TRPA gets increased legal backing |

TRPA gets increased legal backing

Andy Bourelle

The Tahoe Regional Planning Agency is getting a little help from its friends, so to speak.

The federal government, four western states and a coalition of nearly 100 California cities are among those who have filed Amicus Curaie – friends of the court – briefs on behalf of the bistate regulatory agency in the 15-year-old Tahoe Sierra Preservation Council vs. TRPA lawsuit.

Amicus Curaie briefs such as those typically aren’t filed until a case goes before the U.S. Supreme Court, according to attorneys.

“It shows how important this case is and shows how many people think the judge got it wrong,” said John Marshall, attorney for TRPA.

The Pacific Legal Foundation, a property rights law firm based in Sacramento, has filed one on behalf of the plaintiffs.

Filed in 1984, the lawsuit centers around TRPA’s alleged “taking” of property in the 1980s.

It was filed after TRPA issued a series of moratoriums in the 1980s, which stopped property owners from developing in certain environmentally sensitive areas. By law, TSPC argues, TRPA should have compensated property owners for that. The case finally went to trial in December 1998 at Reno’s U.S. District Court. Senior U.S. District Judge Edward Reed’s ruling said that TRPA was liable for some of the alleged taking of property.

Appeal briefs have been and likely will continue to be filed through October, and a hearing before a three-judge panel at the 9th Circuit Court of Appeals in Sacramento likely will happen this winter.

TSPC’s attorney Larry Hoffman said he was not surprised by the multiple filings on behalf of TRPA. He represented a Sacramento resident in the takings case Suitum vs. TRPA. He described that case as a victory for property rights advocates, because TRPA earlier this year settled the case for $600,000.

“This is the same cast of characters that interceded on TRPA’s behalf when we presented the Suitum appeal to the Supreme Court,” Hoffman said. “I labeled it in my brief ‘the circling of government wagons.’ This is the first time TRPA has been held liable by a trial court in a takings case. Given the fact this is a bellwether for many planning decisions, I can understand why they called on their friends for help and support.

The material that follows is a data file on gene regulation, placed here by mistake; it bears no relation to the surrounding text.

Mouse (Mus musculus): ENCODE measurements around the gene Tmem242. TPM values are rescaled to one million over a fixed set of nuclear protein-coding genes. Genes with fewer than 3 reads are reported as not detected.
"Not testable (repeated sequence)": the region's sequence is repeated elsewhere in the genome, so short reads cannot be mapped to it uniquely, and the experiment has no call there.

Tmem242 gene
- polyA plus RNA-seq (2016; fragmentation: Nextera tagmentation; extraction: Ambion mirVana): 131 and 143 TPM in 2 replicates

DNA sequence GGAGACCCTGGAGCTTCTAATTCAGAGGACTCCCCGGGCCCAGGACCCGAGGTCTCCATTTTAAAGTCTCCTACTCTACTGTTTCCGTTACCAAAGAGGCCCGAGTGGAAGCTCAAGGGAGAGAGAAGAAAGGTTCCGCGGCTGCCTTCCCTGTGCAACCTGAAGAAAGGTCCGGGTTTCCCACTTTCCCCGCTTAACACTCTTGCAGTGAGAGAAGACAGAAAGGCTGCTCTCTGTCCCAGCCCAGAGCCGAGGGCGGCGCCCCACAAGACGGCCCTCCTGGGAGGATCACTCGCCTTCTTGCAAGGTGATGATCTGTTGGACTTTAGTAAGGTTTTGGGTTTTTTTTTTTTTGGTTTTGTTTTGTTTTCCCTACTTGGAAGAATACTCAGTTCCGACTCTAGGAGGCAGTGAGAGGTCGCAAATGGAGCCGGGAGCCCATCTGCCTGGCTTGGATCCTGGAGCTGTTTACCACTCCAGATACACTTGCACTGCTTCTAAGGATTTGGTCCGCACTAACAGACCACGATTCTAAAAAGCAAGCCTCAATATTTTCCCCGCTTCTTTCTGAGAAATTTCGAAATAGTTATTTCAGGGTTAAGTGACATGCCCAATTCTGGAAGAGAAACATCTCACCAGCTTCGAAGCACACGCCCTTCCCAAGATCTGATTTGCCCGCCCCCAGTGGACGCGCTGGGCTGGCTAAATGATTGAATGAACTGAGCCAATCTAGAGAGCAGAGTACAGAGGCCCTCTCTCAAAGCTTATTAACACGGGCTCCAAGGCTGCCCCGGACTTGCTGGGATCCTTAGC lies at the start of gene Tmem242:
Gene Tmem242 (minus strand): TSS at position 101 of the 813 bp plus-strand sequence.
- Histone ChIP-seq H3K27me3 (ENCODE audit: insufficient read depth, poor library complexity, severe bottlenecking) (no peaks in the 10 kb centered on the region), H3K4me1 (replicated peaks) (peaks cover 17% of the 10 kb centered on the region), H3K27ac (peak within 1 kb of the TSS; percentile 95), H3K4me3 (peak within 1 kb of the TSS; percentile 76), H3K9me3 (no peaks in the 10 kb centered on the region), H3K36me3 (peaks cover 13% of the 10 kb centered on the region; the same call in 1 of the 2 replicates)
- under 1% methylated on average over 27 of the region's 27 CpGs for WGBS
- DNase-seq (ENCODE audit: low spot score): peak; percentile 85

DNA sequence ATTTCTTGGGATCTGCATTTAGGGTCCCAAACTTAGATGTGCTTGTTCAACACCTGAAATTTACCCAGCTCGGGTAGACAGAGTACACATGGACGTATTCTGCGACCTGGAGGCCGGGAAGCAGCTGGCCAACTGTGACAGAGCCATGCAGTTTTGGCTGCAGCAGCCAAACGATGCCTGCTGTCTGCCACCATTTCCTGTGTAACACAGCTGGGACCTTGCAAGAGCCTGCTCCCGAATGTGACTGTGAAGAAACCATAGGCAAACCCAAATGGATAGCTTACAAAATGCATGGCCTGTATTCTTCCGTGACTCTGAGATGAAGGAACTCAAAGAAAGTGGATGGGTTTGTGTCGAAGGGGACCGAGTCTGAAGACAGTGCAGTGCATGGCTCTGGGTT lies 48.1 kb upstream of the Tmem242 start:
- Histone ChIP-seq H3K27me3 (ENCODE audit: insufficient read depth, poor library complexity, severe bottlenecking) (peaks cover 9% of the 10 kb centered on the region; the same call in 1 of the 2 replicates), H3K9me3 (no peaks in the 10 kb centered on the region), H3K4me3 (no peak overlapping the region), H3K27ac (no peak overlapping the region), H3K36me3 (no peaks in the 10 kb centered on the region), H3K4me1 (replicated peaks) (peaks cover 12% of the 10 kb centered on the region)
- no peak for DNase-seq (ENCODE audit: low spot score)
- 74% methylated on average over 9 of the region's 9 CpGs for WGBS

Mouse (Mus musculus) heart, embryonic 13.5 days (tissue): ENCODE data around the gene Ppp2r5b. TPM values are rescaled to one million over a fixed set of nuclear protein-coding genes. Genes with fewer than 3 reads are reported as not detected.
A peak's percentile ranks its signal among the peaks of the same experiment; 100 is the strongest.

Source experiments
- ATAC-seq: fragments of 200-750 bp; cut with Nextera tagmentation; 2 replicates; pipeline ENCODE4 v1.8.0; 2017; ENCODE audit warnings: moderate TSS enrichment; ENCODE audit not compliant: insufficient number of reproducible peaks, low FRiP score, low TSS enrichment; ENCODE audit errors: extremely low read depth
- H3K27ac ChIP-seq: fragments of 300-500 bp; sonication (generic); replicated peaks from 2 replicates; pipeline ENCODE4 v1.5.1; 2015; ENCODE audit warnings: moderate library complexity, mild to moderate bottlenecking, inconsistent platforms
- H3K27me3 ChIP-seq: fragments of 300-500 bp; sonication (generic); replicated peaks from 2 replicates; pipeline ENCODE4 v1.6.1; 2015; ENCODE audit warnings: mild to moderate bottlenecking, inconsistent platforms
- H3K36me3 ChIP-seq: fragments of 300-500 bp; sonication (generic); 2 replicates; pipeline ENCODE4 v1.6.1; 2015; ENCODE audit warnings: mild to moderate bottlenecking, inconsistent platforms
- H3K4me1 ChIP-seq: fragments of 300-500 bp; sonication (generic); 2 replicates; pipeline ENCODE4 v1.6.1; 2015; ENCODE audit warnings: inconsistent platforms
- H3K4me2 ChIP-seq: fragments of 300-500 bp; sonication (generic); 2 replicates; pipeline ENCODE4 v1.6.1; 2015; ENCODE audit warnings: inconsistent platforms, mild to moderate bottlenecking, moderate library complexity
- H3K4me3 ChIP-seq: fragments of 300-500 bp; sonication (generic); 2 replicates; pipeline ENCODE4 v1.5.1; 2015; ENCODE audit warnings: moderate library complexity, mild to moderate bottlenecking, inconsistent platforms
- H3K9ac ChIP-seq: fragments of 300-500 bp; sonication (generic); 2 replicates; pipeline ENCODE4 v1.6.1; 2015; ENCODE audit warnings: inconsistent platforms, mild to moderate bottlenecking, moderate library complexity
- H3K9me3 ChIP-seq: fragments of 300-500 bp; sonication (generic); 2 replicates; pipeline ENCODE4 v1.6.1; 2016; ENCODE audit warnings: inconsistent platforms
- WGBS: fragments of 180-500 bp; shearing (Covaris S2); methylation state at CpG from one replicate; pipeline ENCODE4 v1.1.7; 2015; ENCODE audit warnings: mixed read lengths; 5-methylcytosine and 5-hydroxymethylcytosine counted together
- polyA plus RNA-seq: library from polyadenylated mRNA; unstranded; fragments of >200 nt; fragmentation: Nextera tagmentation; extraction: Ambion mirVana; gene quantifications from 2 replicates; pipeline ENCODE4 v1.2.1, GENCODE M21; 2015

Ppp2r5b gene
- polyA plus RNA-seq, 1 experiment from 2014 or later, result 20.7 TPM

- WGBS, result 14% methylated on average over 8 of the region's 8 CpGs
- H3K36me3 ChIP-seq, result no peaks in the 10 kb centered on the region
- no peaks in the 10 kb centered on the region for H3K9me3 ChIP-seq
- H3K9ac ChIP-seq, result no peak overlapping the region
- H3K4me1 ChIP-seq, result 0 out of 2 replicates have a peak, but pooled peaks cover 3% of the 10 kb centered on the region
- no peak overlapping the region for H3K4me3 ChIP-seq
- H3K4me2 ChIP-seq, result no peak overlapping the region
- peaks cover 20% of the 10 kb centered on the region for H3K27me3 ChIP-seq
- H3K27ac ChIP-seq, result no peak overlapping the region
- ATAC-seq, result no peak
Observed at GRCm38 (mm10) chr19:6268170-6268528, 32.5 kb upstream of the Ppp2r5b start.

“I think they feel they’ve got their back against the wall and are pulling out all the stops just like they did in the Suitum case, which it didn’t do any good then,” Hoffman added.

Six briefs were filed on behalf of TRPA from such groups as the U.S. Department of Justice; the League to Save Lake Tahoe; International Municipal Lawyers Association; 10 scientists; 99 California cities and the California State Association of Counties; and the states of Washington, Oregon, Arizona and Montana.

The brief filed by the states says: “A rule under which states and their instrumentalities may not use temporary planning moratoria without compensation would seriously threaten government’s ability to adjust the benefits and burdens of a complex, interdependent society in a rational manner. … If the district court’s erroneous legal interpretations were adopted, the states could be subject to unprecedented and unjustified financial liability for their efforts to protect public resources.”

The lawsuit originally had more than 600 plaintiffs. Because several have dropped out and 55 have died, that number is down to about 450, Hoffman said.

In the 15-year history of the suit, it has gone through a series of court hearings, appeals and mediation sessions, including two trips to the Supreme Court, which wouldn’t take the case and sent it back to district court both times. Both Attorneys General from Nevada and California long ago joined the suit on behalf of TRPA.

After the appeal hearing, if the judges uphold Reed’s ruling, another trial could be scheduled to find the monetary damages involved. Both sides recognize it could be a multi-million dollar judgment.

“I think we’ve responded to TSPC’s (appeal) brief. It really doesn’t say anything new or novel,” Marshall said. “We’re confident the 9th Circuit will reverse Judge Reed’s decision.”

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